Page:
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Peer review is critical to science. Subjecting research proposals to evaluation by a panel of experts helps funding entities determine the scientific merit of proposals submitted for funding, helping these agencies ensure their research dollars are being spent wisely.

A peer review panel, though, may only be as strong as the skills of its member panelists, suggests a new study published in the research journal, PLOS ONE, on May 13, 2020. The study, titled, “What makes an effective peer reviewer? An exploratory study of the necessary skills,” was conducted by four current and former ORAU researchers. It takes a different approach than other studies of the peer review process, said Tiffani Conner, Ph.D., ORAU social scientist, and one of the study’s authors.

“This study is unique in the literature of peer review, most of which focuses on outcomes and monetary awards – looking only at numbers and counts,” Conner said. “This study really sets ORAU apart from other groups because of our focus on the skills and training that might be necessary for peer reviewers. Peer review literature from the last three or four years calls for more research from a social science perspective and our study is among the first of its kind.”

Conner explained that data were collected through interviews with seven program officers and five expert peer review panelists, and surveys from 51 respondents. While the results cannot be broadly generalized based on the number of responses, study authors gained insight into the skills required of peer reviewers. In total, 21 skills were identified, including subject matter expertise, familiarity with the peer review process, broad scientific knowledge, analytical thinking and impartiality.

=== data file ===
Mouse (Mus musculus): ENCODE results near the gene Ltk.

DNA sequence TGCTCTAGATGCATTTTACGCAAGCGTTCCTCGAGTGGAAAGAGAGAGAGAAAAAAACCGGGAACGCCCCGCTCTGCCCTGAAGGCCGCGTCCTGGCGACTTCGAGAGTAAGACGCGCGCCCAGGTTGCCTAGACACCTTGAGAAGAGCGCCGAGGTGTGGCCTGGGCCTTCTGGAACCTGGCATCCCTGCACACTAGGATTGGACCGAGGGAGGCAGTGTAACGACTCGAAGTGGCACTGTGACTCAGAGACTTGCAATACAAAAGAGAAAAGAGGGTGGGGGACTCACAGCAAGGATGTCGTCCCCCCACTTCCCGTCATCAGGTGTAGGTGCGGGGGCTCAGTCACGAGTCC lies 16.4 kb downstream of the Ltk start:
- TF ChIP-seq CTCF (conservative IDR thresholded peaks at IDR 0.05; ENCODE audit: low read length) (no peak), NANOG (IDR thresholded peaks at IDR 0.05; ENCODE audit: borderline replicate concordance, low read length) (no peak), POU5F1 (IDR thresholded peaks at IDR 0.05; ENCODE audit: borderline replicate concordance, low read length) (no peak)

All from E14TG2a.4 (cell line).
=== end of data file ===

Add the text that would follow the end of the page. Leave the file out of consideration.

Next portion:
Through their interviews, authors identified 13 activities that can improve peer reviewers’ skills, including observation of other panelists, writing/submitting research proposals, listening to other panelists make arguments, and mentoring/being mentored by other peer reviewers. 

Conner said authors also considered two specific review panel formats: in-person face-to-face and virtual video conference.

“In general, in-person peer review panels were preferred over virtual video conference,” Conner said. “The perception is that communication and engagement is stronger during in-person meetings, but all of the skills are necessary regardless of format.”

She added that more research needs to be conducted on the skills necessary for effective peer review, and that this study is a great first step in that direction.

“ORAU is on the modern edge of the current and future considerations by funding agencies – that of multi-disciplinary and diverse review panels,” she said. “This article demonstrates ORAU’s thought leadership, demonstrates ORAU researchers’ skills as social scientists, and fulfills a notable outcome for the Oak Ridge Institute for Science and Education. ORISE is managed by ORAU for the U.S. Department of Energy.

Co-authors for the study include: Miriam Davis, research associate in ORAU Research Services; Kate Miller-Bains, evaluation specialist in ORAU Analysis and Evaluation; and Leslie Shapard, retired. 

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For information about ORAU’s research, reviews and evaluations, contact Keri Cagle at 865.241.3804 or